Nonfungible token (NFT) memes have brought mainstream attention to the world of NFTs and digital art, helping to expand the market and increase its legitimacy. The high prices paid for some NFT memes have demonstrated the value of online culture and the emotional connection that people can have to internet memes. NFT memes have also created a new way for creators and artists to monetize their work, potentially leading to new opportunities and revenue streams in the digital economy.
What are NFT memes?
NFT memes refer to internet memes that have been turned into nonfungible tokens, which are unique digital assets that are verified on a blockchain. These NFTs allow the original creators of the memes to authenticate and monetize their work. Some examples of NFT memes include the Nyan Cat, the Disaster Girl and The Keyboard Cat.
Related: What is crypto art, and how does it work?
The pixelated flying cat with a Pop-Tart body became the first meme to be sold as an NFT in February 2021 for around 300 Ether (ETH).
As the first meme to sell for such a high price, the sale of the Nyan Cat NFT was a watershed event in the NFT community. This transaction contributed to the legitimacy of the idea of digital art sales as NFTs.
A photo of a young girl with a mischievous smile standing in front of a burning house sold for nearly 180 ETH as an NFT in April 2021.
The sale of this NFT, “Disaster Girl,” proved that even relatively obscure memes might be valuable as NFTs. Also, the sale received a lot of media attention, which raised NFTs’ profile even more.
This popular Shiba Inu dog meme became an NFT sensation in 2021, with the original “Doge” meme selling for 1,696.9 ETH in June 2021.
The success of the Doge NFTs helped to cement the popularity of the Shiba Inu dog meme in the NFT space. The high prices paid for some of these NFTs also helped to generate significant mainstream media coverage.
A meme of a businessman holding a graph showing a stock’s upward trajectory sold for $10,000 as an NFT in May 2021.
The sale of the Stonks NFT showed that even more esoteric memes can have value as NFTs. The sale demonstrated the potential of NFTs as a fresh method for creators and artists to recoup their costs.
Pepe the Frog
A green anthropomorphic frog that became a symbol for the alt-right and then a meme sold as an NFT for $1 million in May 2021.
The Pepe NFT’s $1-million sale sparked debate because the alt-right has been linked to the meme. It did, however, show that even contentious memes can be useful as NFTs.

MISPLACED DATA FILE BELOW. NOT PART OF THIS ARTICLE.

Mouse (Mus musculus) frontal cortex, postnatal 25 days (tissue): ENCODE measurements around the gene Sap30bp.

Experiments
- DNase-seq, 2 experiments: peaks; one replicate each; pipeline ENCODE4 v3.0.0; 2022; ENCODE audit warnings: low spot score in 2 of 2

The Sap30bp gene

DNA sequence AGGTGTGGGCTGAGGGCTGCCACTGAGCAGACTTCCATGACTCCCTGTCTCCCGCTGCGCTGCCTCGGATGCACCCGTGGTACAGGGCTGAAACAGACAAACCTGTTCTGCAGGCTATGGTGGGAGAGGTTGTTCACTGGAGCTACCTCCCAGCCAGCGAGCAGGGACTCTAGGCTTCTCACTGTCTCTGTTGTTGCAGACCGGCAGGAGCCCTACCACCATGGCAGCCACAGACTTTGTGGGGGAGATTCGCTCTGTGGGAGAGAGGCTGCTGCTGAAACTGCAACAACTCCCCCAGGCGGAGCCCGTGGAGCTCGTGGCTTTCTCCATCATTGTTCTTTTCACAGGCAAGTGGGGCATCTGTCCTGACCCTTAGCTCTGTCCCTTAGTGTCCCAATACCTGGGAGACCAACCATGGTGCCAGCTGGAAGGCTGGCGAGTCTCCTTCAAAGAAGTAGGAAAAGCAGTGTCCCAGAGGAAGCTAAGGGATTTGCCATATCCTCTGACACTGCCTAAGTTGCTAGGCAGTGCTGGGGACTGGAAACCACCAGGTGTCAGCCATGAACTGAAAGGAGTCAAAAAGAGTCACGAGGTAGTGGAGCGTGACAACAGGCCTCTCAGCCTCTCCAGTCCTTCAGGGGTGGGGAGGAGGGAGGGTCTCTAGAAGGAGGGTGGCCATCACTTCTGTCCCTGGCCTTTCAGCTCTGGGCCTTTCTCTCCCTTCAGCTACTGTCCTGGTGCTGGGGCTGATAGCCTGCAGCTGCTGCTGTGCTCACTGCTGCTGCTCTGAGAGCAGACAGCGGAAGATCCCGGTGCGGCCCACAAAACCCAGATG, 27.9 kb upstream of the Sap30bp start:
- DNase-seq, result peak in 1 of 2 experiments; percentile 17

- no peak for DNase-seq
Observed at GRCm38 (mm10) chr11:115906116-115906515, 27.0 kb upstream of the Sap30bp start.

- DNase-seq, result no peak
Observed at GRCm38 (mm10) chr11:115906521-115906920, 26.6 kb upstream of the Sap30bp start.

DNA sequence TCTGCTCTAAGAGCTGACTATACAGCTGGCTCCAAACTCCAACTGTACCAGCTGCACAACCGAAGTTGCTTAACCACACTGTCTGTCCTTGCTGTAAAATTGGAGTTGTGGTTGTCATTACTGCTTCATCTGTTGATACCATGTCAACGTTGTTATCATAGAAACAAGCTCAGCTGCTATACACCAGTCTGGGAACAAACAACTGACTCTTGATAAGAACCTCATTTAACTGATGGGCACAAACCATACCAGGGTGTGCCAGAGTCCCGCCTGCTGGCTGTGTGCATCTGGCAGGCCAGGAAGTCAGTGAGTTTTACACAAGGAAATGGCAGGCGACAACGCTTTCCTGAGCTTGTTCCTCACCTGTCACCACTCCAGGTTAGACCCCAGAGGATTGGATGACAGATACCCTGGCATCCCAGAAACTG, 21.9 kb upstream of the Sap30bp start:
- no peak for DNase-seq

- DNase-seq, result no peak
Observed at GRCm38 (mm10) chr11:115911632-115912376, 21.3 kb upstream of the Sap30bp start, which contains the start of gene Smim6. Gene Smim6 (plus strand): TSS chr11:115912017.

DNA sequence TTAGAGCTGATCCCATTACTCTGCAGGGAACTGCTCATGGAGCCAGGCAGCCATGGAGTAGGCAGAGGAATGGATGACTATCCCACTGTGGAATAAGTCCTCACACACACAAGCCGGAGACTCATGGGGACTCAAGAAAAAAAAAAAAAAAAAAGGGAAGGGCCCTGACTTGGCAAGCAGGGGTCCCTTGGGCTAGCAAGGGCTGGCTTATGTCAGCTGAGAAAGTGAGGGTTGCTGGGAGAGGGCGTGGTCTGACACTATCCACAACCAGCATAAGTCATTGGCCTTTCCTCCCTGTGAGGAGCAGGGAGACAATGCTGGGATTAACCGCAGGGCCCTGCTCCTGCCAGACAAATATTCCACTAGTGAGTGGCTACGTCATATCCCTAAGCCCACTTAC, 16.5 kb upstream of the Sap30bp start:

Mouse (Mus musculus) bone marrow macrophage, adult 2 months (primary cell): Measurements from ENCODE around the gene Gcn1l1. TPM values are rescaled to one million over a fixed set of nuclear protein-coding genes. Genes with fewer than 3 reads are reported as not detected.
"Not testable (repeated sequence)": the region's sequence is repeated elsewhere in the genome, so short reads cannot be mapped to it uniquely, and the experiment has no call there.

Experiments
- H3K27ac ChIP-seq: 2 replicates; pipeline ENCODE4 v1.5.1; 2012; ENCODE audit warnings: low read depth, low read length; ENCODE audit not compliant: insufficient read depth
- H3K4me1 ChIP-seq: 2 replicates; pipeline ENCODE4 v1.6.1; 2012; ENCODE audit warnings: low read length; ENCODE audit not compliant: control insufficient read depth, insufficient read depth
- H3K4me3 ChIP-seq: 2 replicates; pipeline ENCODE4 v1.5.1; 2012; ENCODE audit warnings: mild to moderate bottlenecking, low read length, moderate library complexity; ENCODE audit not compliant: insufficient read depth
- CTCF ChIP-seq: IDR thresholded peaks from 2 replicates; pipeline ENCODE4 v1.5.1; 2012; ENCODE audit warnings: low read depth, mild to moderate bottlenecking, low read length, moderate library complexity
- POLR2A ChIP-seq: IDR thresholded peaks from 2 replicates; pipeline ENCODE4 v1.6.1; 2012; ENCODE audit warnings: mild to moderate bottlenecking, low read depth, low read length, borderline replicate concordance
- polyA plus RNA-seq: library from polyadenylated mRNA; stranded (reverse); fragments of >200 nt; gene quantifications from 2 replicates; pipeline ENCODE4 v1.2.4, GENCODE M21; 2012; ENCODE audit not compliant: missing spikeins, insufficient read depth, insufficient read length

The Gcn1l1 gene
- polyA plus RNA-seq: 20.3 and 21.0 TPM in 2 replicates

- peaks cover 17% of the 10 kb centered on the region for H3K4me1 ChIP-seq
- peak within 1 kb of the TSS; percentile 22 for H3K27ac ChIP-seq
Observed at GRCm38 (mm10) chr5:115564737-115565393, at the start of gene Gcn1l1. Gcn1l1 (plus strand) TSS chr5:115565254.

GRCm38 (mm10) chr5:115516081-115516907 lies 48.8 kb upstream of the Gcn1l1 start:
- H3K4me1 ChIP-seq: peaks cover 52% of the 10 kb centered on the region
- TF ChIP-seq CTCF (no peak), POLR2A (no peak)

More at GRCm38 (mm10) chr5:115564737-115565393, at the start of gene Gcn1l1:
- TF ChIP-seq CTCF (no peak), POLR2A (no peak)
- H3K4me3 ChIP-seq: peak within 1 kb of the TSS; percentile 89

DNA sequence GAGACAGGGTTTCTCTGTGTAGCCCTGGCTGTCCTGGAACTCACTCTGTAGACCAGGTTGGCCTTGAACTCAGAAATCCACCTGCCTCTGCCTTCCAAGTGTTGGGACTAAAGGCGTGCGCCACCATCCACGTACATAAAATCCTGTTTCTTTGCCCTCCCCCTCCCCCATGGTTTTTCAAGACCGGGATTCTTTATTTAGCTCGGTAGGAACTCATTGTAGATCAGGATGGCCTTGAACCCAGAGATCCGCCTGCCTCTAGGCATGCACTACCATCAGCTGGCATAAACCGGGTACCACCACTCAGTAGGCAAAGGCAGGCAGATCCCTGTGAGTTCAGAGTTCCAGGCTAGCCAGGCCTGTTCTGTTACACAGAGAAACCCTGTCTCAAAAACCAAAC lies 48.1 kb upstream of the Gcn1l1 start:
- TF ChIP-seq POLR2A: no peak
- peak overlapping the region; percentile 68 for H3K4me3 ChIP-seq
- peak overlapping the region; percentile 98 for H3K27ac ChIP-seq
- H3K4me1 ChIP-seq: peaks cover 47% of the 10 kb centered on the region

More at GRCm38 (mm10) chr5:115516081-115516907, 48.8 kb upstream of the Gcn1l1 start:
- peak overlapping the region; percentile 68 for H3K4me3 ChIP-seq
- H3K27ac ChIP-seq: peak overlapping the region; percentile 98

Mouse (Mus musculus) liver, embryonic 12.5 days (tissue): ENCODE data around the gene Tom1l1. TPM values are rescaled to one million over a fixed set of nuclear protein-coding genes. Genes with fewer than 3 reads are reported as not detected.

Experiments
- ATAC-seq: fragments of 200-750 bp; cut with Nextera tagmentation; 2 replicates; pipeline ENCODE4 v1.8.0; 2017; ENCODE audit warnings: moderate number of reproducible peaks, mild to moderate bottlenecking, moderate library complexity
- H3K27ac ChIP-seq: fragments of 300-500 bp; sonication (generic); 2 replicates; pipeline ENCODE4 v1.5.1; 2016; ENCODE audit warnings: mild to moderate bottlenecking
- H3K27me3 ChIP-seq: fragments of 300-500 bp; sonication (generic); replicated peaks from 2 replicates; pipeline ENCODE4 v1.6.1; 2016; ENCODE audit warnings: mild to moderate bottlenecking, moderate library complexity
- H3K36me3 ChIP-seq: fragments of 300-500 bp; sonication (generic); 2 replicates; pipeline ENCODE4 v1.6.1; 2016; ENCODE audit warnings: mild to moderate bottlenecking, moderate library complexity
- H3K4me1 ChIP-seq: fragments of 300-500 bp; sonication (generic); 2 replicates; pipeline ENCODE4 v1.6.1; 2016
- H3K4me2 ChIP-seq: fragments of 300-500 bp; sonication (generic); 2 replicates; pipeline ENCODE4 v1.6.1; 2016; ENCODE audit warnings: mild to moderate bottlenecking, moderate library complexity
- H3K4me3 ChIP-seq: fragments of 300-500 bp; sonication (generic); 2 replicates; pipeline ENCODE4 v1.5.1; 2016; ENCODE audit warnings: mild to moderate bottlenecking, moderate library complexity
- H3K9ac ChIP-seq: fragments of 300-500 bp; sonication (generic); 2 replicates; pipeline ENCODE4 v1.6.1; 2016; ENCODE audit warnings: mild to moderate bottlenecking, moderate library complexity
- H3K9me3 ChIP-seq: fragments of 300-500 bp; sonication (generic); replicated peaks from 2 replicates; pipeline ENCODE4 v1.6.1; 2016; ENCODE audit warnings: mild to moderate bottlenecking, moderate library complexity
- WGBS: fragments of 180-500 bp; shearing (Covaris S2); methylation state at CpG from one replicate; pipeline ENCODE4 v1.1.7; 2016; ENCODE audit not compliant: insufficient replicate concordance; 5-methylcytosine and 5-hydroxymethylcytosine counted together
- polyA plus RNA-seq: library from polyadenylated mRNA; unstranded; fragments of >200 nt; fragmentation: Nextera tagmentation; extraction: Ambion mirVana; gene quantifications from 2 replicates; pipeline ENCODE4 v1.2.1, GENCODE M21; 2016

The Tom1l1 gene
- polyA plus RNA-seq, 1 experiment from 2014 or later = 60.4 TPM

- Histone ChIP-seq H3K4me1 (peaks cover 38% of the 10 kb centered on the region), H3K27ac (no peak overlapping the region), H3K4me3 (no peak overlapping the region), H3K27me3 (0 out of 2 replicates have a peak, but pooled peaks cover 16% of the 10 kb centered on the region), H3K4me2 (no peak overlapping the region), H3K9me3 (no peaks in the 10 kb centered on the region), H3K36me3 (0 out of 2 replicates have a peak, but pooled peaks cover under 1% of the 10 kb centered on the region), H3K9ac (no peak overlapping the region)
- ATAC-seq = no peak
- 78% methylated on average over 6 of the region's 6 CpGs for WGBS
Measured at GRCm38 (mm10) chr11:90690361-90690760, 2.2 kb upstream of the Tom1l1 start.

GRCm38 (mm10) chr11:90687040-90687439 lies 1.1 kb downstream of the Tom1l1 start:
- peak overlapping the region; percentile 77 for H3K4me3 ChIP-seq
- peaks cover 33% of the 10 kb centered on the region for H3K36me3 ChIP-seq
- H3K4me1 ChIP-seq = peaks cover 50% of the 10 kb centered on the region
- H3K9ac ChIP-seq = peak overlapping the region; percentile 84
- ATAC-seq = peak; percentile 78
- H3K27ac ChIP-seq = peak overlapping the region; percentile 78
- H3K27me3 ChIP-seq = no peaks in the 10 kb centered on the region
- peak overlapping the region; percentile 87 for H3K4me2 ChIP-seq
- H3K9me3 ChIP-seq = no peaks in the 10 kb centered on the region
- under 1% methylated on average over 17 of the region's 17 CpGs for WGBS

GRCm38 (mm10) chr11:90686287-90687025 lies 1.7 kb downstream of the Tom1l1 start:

Charlie Bit My Finger
A viral video of two young British brothers sold as an NFT for 389 ETH in May 2021. The high price paid for this NFT demonstrated that viral films, in addition to static photos, may be lucrative as NFTs.
Related: How to store NFT assets — A beginner’s guide
A meme of a feline with a permanently displeased expression became an NFT in May 2021 and sold for over 44.2 ETH.
The Grumpy Cat NFT’s sale proved that memes with animal subjects might be just as lucrative as those with human subjects.
A gorilla that was shot and killed in a zoo in 2016 became an internet meme and sold as an NFT for 30.3 ETH in May 2021.
The sale of the Harambe NFT demonstrated how some people have an emotional attachment to particular memes and are prepared to pay exorbitant rates for them.
Good Luck Brian
A photo of a teenage boy with braces and a vest that became an NFT in April 2021 was sold for 20 ETH.
The popularity of the Bad Luck Brian NFT proved that memes, even those that are somewhat dated, can still have a place in the NFT market.
The Keyboard Cat
A video of a cat playing a keyboard sold for over 33 ETH as an NFT in March 2021. The high price paid for this NFT demonstrated that videos can also be valuable as NFTs, not just static images.
The meme features a young boy with a determined expression, clenching his fist, and has been widely used as a symbol of accomplishment and success. This photo was sold as an NFT for 15 ETH.
The growing argument regarding the utility and legitimacy of NFTs is reflected in this meme. NFTs are viewed as a speculative bubble by some, while others see them as a novel and exciting opportunity for artists to make money off of their work.
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